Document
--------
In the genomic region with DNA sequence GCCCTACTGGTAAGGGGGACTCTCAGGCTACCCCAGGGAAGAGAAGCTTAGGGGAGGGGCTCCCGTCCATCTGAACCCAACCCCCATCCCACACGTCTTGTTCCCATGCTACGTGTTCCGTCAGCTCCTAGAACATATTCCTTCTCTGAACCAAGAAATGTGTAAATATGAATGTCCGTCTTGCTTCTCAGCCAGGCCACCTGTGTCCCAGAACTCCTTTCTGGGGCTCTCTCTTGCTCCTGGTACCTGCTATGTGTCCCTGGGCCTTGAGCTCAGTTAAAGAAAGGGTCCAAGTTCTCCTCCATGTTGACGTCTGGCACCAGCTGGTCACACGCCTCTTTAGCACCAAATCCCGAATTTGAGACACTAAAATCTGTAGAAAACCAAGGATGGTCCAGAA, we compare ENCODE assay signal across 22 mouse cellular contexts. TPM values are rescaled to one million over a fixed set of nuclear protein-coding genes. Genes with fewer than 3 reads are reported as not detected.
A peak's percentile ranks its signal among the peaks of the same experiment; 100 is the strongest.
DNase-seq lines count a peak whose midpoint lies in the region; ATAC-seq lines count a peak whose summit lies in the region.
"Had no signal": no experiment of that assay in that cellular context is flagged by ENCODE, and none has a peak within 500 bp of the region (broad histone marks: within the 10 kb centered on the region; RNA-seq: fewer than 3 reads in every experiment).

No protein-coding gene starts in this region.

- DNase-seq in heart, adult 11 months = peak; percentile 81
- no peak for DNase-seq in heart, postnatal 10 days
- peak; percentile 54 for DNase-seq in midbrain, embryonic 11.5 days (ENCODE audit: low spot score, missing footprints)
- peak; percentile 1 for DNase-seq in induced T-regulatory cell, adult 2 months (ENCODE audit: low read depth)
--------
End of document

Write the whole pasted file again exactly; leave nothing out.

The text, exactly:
In the genomic region with DNA sequence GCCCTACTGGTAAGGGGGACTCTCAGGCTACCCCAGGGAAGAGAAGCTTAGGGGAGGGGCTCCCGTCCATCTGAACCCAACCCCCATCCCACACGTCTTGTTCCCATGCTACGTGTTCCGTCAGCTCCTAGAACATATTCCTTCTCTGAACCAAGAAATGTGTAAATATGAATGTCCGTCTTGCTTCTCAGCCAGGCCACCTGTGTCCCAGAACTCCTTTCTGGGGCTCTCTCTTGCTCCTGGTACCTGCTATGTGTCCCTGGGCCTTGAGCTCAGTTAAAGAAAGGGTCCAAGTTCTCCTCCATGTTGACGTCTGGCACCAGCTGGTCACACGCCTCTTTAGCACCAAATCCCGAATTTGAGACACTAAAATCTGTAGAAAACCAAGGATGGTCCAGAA, we compare ENCODE assay signal across 22 mouse cellular contexts. TPM values are rescaled to one million over a fixed set of nuclear protein-coding genes. Genes with fewer than 3 reads are reported as not detected.
A peak's percentile ranks its signal among the peaks of the same experiment; 100 is the strongest.
DNase-seq lines count a peak whose midpoint lies in the region; ATAC-seq lines count a peak whose summit lies in the region.
"Had no signal": no experiment of that assay in that cellular context is flagged by ENCODE, and none has a peak within 500 bp of the region (broad histone marks: within the 10 kb centered on the region; RNA-seq: fewer than 3 reads in every experiment).

No protein-coding gene starts in this region.

- DNase-seq in heart, adult 11 months = peak; percentile 81
- no peak for DNase-seq in heart, postnatal 10 days
- peak; percentile 54 for DNase-seq in midbrain, embryonic 11.5 days (ENCODE audit: low spot score, missing footprints)
- peak; percentile 1 for DNase-seq in induced T-regulatory cell, adult 2 months (ENCODE audit: low read depth)